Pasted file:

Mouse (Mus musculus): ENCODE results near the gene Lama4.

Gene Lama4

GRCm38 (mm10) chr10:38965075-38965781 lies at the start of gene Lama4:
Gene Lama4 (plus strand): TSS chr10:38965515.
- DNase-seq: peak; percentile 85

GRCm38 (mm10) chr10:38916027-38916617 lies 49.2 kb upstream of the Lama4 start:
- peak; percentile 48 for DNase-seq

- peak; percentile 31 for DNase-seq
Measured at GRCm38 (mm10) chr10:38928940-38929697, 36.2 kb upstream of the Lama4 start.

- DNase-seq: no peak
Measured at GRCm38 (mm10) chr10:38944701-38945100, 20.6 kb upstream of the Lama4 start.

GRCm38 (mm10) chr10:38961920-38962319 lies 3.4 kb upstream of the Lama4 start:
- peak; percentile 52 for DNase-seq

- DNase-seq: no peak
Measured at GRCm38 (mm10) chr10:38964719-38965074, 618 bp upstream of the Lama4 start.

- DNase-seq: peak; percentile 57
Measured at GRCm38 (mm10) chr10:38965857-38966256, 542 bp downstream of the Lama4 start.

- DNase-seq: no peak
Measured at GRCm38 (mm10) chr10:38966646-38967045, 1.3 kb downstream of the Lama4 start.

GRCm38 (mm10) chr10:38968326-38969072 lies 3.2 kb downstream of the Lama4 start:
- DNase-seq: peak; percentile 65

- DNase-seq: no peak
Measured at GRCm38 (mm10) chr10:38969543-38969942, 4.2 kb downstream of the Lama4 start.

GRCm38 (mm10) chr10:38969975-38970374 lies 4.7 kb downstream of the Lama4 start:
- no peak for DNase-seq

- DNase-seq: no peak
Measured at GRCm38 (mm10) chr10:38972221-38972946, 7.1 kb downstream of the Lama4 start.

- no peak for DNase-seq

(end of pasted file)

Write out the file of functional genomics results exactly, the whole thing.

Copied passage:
Mouse (Mus musculus): ENCODE results near the gene Lama4.

Gene Lama4

GRCm38 (mm10) chr10:38965075-38965781 lies at the start of gene Lama4:
Gene Lama4 (plus strand): TSS chr10:38965515.
- DNase-seq: peak; percentile 85

GRCm38 (mm10) chr10:38916027-38916617 lies 49.2 kb upstream of the Lama4 start:
- peak; percentile 48 for DNase-seq

- peak; percentile 31 for DNase-seq
Measured at GRCm38 (mm10) chr10:38928940-38929697, 36.2 kb upstream of the Lama4 start.

- DNase-seq: no peak
Measured at GRCm38 (mm10) chr10:38944701-38945100, 20.6 kb upstream of the Lama4 start.

GRCm38 (mm10) chr10:38961920-38962319 lies 3.4 kb upstream of the Lama4 start:
- peak; percentile 52 for DNase-seq

- DNase-seq: no peak
Measured at GRCm38 (mm10) chr10:38964719-38965074, 618 bp upstream of the Lama4 start.

- DNase-seq: peak; percentile 57
Measured at GRCm38 (mm10) chr10:38965857-38966256, 542 bp downstream of the Lama4 start.

- DNase-seq: no peak
Measured at GRCm38 (mm10) chr10:38966646-38967045, 1.3 kb downstream of the Lama4 start.

GRCm38 (mm10) chr10:38968326-38969072 lies 3.2 kb downstream of the Lama4 start:
- DNase-seq: peak; percentile 65

- DNase-seq: no peak
Measured at GRCm38 (mm10) chr10:38969543-38969942, 4.2 kb downstream of the Lama4 start.

GRCm38 (mm10) chr10:38969975-38970374 lies 4.7 kb downstream of the Lama4 start:
- no peak for DNase-seq

- DNase-seq: no peak
Measured at GRCm38 (mm10) chr10:38972221-38972946, 7.1 kb downstream of the Lama4 start.

- no peak for DNase-seq